As the din of construction shakes buildings, cancels sporting activities, and leaves classrooms reeking of diesel fumes; as meetings are held, reports are written, and counsels are kept, faculty – those who perform what used to be considered the main work of the college – wonder, where are we headed?
In his Fall colloquium, Dr. Larson raised two comparisons that left many of us puzzled – and troubled: University of Phoenix and Walmart. Apparently these institutions have blazed the trail the administration would like OCC to follow.
Let’s consider each in turn to see what they stand for and thus what awaits us.
Most recently, U of Phoenix stands for falling enrollments and federal investigations. A 2012 New York Times article on the closing of 50% of their campuses and years of declining enrollment cited “a steady drumroll of negative publicity about the sector’s recruiting abuses, low graduation rates and high default rates” (Lewin). More recently, enrollments have continued to decline and the University is under investigation by the U.S. Education Department’s Office of Inspector General for questionable “marketing, student recruiting, academic grading, and other matters” (Blumenstyk). I’m not sure what in this mixture we should emulate. Yes, they’re one of the largest universities in America, but with a 2012 marketing budget of $663 million (figure for Apollo Group – U of Phoenix represents 90% of their holdings) I’m not sure we’re ready to compete. OCC’s 2012 projected operating budget was $57,835,197. Again, that’s the total operating budget, which is dwarfed by Phoenix’s marketing budget.
Walmart? It’s probably best known as a receiver of the fruits of sweatshop labor; a warehouse of cheap consumer goods from China; a company known for low pay and poor customer service – and blue vests.
Are these really models for a publically funded community college? Should we emulate these institutions?
It seems that in their rush to embrace the disruption mania currently sweeping higher ed management, they have forgotten a simple lesson: you can’t compare apples to orangutans. OCC is never going to be a world-wide profit oriented diploma mill (a la’ Phoenix): nor, given our mission of providing an education to the citizens of Ocean County, should it. Nor can education be put in a box, labeled with a bar code and purchased as a commodity (a la’ Walmart). This confuses education with retail transactions. If this were the case, faculty should just stand behind cash registers instead of in front of classrooms while we take students’ orders: “I’d like an algebra, composition, and US labor history – and make it snappy, I ain’t got all day!” Why should we bother with the trouble, time, and stress of preparing relevant lessons, providing feedback on work, and then assessing it with an eye for improvement? Just hand over two pieces of paper: a diploma and a receipt.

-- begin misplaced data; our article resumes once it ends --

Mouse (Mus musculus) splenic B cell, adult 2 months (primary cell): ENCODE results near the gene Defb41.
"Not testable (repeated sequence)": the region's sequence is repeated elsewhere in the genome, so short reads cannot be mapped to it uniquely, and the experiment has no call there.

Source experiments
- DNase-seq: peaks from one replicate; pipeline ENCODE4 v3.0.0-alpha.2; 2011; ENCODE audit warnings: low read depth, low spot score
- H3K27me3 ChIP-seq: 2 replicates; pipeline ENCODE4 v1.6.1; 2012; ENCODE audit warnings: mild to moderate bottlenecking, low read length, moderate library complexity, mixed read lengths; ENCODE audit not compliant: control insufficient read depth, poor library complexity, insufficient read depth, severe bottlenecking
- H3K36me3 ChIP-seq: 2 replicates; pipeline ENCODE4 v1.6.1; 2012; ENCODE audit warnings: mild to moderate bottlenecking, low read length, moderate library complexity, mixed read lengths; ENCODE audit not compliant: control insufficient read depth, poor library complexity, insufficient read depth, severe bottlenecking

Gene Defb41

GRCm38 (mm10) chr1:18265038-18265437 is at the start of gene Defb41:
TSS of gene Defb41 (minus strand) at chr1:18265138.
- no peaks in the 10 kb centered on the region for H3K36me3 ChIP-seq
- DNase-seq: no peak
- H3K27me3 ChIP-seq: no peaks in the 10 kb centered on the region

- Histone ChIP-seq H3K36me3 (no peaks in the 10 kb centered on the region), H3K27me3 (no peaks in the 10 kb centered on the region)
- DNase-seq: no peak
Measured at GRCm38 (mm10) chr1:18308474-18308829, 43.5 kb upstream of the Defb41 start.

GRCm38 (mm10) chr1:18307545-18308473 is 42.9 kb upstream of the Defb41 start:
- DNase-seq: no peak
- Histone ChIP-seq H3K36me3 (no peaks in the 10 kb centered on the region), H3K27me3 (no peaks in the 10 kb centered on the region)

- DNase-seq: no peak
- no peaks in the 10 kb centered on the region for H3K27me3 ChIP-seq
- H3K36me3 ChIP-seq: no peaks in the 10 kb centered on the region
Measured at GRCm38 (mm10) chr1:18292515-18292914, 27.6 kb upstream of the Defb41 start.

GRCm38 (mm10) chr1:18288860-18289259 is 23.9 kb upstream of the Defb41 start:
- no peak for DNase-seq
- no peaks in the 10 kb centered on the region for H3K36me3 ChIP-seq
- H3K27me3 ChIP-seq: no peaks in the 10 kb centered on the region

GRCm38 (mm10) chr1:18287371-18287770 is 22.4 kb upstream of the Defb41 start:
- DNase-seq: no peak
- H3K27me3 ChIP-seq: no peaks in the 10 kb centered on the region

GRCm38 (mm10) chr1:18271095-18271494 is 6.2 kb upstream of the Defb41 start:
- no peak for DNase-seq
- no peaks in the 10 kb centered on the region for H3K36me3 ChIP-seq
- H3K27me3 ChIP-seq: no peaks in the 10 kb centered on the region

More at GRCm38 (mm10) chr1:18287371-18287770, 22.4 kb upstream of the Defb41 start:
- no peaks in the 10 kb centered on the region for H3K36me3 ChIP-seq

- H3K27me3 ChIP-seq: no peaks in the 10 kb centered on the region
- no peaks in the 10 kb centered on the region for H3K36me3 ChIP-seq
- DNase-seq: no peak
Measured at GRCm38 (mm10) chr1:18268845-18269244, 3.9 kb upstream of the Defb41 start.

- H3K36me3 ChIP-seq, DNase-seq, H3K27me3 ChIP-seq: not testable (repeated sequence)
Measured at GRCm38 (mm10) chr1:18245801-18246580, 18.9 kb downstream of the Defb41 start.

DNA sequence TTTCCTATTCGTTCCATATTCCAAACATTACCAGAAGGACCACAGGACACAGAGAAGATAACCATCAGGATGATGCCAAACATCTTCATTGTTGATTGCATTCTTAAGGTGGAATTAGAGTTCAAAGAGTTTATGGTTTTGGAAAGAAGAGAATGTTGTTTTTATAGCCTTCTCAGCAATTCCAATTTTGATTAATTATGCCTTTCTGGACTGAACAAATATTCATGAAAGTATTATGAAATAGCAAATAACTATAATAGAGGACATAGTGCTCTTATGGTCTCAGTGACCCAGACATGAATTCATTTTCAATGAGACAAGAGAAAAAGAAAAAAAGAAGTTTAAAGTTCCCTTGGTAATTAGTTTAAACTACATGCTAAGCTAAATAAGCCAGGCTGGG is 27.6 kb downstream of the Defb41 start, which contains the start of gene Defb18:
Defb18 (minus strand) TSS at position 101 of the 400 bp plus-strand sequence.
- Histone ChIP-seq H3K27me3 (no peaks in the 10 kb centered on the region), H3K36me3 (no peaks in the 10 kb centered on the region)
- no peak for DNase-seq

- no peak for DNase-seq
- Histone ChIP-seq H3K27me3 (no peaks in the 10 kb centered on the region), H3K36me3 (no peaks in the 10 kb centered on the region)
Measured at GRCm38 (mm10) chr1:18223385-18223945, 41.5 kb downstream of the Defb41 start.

It seems that the administration has become enamored with the dream of a Phoenix rising from the Jersey shore and beckoning to students from around the world with a digital wonderworld of lowered standards and lockstep education (it worked so well in K-12, why stop there?). Or they have been lured by the siren fluorescent hum of big box academics. In both of these formulations, students are just customers and education is just a commodity to be sold to the highest bidder at the lowest cost. And this cost can be startlingly low. A senate report noted that “Apollo spent $892 per student on instruction in 2009, compared to $2,225 per student on marketing, and $2,535 per student on profit” (“For Profit” 289).
What do you get for that kind of money? An overworked and ill paid adjunct working in a constrained, canned course environment designed not for intellectual stimulation but to make assessment quantifiable: certification instead of education. But don’t take my word for it; Barmak Nassirian, associate executive director of the American Association of Collegiate Registrars and Admissions Officers – in other words, an administrator’s administrator – calls outfits like U of Phoenix “basically marketing machines. They’re not really educational providers. In an earlier time, they’d be selling Bibles door-to-door, vacuum cleaners door-to-door. Today, because of the availability of federal money [. . . ] they now peddle so-called education” (qtd. in Yeoman).